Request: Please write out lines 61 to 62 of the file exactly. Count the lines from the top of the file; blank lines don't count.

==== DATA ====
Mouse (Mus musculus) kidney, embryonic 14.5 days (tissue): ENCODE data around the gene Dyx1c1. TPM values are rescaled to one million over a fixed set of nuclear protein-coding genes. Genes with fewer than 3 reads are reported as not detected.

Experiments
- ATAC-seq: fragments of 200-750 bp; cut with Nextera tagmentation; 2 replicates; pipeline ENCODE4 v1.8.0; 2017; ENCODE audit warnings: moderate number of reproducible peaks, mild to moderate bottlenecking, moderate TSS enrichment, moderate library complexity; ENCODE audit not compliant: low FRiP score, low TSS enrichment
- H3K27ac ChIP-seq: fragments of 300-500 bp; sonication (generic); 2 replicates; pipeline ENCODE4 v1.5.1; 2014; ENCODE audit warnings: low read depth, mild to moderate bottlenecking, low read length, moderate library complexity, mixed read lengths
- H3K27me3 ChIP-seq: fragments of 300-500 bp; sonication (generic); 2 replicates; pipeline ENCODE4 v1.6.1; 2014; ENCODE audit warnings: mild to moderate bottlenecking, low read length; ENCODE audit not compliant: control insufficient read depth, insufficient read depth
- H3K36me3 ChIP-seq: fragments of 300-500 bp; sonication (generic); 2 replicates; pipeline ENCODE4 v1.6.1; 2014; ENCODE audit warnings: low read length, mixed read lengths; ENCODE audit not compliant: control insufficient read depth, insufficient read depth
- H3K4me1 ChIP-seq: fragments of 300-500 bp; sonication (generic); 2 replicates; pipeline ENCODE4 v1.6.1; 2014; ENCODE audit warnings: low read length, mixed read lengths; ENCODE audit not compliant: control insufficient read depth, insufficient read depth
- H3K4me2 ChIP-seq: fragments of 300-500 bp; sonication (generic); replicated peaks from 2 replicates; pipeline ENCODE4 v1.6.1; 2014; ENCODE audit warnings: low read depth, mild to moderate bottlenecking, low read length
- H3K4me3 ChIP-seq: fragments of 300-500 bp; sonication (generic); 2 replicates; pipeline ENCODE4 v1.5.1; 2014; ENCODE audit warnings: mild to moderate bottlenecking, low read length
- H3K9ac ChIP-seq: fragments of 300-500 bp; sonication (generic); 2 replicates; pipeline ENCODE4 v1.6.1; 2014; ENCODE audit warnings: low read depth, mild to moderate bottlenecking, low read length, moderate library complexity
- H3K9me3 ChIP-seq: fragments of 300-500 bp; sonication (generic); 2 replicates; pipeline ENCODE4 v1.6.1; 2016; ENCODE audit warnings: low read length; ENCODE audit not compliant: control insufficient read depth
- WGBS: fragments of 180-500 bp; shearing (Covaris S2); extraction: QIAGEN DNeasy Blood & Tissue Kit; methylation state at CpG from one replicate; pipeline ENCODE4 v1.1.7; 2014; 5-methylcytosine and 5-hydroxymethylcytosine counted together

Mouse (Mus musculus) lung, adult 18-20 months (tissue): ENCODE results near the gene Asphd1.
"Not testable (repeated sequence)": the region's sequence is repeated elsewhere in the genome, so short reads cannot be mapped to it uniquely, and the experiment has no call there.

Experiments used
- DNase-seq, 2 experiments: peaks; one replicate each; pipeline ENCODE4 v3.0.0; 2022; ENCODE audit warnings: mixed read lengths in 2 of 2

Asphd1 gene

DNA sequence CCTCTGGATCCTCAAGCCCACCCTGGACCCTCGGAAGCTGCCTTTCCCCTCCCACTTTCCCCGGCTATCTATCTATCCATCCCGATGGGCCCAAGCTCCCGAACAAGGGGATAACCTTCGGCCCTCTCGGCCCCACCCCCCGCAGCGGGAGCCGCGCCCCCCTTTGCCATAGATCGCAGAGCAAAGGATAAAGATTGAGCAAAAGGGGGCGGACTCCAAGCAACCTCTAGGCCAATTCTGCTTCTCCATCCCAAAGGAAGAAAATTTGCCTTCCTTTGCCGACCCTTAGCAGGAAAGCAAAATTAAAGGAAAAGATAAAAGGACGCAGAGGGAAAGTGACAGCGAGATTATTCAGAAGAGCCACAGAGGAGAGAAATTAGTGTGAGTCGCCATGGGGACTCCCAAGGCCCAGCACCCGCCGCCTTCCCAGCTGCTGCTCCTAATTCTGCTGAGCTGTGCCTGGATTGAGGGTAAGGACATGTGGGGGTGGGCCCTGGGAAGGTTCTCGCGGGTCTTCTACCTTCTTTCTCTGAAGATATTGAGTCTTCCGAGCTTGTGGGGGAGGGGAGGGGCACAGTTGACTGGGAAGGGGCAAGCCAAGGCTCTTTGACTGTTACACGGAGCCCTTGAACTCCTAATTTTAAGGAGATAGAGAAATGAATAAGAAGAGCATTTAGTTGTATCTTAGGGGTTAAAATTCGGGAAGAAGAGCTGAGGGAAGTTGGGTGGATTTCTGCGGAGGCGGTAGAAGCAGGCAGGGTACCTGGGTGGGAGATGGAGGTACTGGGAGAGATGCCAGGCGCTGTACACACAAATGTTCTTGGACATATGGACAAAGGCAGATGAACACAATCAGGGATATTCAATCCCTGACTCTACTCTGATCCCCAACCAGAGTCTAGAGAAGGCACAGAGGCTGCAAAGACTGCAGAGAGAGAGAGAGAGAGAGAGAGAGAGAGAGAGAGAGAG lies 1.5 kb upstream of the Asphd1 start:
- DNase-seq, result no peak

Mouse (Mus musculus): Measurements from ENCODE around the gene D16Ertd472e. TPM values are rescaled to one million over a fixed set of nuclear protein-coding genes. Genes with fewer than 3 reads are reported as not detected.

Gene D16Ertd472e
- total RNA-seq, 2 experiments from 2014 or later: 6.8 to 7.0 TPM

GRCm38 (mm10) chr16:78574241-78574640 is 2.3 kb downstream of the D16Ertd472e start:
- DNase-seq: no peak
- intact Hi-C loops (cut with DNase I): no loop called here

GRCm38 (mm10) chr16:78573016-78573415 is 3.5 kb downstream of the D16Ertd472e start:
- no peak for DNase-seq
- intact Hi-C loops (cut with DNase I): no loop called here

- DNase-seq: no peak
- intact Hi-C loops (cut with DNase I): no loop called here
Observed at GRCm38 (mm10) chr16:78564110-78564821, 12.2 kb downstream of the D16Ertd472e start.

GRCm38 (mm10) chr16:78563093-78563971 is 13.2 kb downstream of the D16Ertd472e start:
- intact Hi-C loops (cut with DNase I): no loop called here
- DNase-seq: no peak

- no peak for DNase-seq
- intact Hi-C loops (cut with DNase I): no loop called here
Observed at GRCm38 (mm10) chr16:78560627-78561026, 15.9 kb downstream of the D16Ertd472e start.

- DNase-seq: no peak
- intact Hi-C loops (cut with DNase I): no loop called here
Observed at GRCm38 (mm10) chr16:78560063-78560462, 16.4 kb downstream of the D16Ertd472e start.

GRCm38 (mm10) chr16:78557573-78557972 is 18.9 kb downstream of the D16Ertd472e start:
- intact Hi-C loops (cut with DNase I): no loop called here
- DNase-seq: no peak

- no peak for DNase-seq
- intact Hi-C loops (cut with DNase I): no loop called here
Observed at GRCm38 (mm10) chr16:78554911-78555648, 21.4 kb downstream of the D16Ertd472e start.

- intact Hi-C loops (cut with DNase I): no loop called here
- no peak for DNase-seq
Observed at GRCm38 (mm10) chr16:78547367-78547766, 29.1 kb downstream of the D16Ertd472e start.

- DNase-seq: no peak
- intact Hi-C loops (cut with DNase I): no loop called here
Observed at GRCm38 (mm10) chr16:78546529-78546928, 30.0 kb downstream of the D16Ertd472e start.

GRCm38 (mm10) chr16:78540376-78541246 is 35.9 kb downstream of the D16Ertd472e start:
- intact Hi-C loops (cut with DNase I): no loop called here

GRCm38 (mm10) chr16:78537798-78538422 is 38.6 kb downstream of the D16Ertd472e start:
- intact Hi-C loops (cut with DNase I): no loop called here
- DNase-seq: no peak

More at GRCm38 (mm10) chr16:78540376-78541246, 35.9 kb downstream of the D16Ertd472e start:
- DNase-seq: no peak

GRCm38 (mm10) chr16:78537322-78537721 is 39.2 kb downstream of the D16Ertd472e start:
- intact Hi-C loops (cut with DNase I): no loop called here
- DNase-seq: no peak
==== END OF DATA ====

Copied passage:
- intact Hi-C loops (cut with DNase I): no loop called here
- DNase-seq: no peak